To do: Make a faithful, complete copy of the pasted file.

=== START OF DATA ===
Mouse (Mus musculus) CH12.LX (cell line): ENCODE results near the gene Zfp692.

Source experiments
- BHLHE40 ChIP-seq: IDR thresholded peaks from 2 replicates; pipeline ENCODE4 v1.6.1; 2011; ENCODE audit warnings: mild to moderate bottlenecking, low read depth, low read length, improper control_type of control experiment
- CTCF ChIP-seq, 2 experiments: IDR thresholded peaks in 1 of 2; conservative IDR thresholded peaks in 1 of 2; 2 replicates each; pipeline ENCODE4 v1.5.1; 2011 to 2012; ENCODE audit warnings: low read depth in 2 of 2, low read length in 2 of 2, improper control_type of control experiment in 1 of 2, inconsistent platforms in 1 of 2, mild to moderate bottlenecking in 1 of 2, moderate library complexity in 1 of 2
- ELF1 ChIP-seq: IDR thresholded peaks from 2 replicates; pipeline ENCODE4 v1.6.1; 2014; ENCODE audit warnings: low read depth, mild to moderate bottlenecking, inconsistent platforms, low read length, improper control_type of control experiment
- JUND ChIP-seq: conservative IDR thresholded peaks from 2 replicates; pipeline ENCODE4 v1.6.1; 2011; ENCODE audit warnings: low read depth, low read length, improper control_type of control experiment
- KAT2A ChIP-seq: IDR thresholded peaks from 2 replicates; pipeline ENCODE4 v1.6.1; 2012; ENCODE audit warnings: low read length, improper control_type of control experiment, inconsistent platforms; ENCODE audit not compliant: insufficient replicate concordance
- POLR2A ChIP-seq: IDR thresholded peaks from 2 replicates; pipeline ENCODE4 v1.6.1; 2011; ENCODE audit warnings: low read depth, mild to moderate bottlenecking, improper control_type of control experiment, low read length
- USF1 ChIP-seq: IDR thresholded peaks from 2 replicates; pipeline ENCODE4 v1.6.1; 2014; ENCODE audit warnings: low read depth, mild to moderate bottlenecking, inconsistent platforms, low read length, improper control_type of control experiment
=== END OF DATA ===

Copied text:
Mouse (Mus musculus) CH12.LX (cell line): ENCODE results near the gene Zfp692.

Source experiments
- BHLHE40 ChIP-seq: IDR thresholded peaks from 2 replicates; pipeline ENCODE4 v1.6.1; 2011; ENCODE audit warnings: mild to moderate bottlenecking, low read depth, low read length, improper control_type of control experiment
- CTCF ChIP-seq, 2 experiments: IDR thresholded peaks in 1 of 2; conservative IDR thresholded peaks in 1 of 2; 2 replicates each; pipeline ENCODE4 v1.5.1; 2011 to 2012; ENCODE audit warnings: low read depth in 2 of 2, low read length in 2 of 2, improper control_type of control experiment in 1 of 2, inconsistent platforms in 1 of 2, mild to moderate bottlenecking in 1 of 2, moderate library complexity in 1 of 2
- ELF1 ChIP-seq: IDR thresholded peaks from 2 replicates; pipeline ENCODE4 v1.6.1; 2014; ENCODE audit warnings: low read depth, mild to moderate bottlenecking, inconsistent platforms, low read length, improper control_type of control experiment
- JUND ChIP-seq: conservative IDR thresholded peaks from 2 replicates; pipeline ENCODE4 v1.6.1; 2011; ENCODE audit warnings: low read depth, low read length, improper control_type of control experiment
- KAT2A ChIP-seq: IDR thresholded peaks from 2 replicates; pipeline ENCODE4 v1.6.1; 2012; ENCODE audit warnings: low read length, improper control_type of control experiment, inconsistent platforms; ENCODE audit not compliant: insufficient replicate concordance
- POLR2A ChIP-seq: IDR thresholded peaks from 2 replicates; pipeline ENCODE4 v1.6.1; 2011; ENCODE audit warnings: low read depth, mild to moderate bottlenecking, improper control_type of control experiment, low read length
- USF1 ChIP-seq: IDR thresholded peaks from 2 replicates; pipeline ENCODE4 v1.6.1; 2014; ENCODE audit warnings: low read depth, mild to moderate bottlenecking, inconsistent platforms, low read length, improper control_type of control experiment